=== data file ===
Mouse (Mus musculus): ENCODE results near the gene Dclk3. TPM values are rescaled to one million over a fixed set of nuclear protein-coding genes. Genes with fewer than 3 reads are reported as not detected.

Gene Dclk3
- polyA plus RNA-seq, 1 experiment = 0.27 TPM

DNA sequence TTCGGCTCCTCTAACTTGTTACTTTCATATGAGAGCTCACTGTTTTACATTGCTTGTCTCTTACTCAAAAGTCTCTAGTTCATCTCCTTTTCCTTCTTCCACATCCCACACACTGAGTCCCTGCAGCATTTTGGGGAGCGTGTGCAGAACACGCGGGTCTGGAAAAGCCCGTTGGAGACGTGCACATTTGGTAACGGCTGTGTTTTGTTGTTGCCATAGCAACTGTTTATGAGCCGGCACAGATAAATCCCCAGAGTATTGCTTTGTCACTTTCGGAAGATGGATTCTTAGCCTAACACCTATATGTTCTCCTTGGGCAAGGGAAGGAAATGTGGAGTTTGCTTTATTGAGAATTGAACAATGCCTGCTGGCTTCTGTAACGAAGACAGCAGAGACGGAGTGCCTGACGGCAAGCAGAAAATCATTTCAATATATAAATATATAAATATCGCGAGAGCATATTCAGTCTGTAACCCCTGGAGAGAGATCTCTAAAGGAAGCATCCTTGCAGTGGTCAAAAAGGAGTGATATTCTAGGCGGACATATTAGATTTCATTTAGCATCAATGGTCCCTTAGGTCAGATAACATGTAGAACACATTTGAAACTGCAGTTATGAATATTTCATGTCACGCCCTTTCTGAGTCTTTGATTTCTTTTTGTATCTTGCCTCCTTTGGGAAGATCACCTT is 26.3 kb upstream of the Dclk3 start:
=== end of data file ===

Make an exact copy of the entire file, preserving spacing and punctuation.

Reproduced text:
Mouse (Mus musculus): ENCODE results near the gene Dclk3. TPM values are rescaled to one million over a fixed set of nuclear protein-coding genes. Genes with fewer than 3 reads are reported as not detected.

Gene Dclk3
- polyA plus RNA-seq, 1 experiment = 0.27 TPM

DNA sequence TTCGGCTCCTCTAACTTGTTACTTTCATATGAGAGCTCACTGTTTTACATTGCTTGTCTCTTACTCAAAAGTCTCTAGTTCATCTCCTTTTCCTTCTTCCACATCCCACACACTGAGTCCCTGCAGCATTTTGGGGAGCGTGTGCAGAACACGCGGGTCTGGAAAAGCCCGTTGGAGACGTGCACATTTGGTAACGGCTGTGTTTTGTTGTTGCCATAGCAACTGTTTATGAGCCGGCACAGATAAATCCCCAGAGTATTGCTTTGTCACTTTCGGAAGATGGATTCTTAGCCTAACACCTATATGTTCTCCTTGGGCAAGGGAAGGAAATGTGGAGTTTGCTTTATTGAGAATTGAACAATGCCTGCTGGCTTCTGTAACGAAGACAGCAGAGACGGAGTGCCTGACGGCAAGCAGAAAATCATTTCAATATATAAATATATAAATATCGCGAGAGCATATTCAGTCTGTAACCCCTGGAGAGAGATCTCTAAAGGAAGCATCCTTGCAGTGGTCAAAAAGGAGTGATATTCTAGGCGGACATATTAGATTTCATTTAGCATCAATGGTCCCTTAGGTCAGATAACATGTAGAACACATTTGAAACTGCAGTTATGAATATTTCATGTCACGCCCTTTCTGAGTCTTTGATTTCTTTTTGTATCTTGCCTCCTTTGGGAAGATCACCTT is 26.3 kb upstream of the Dclk3 start: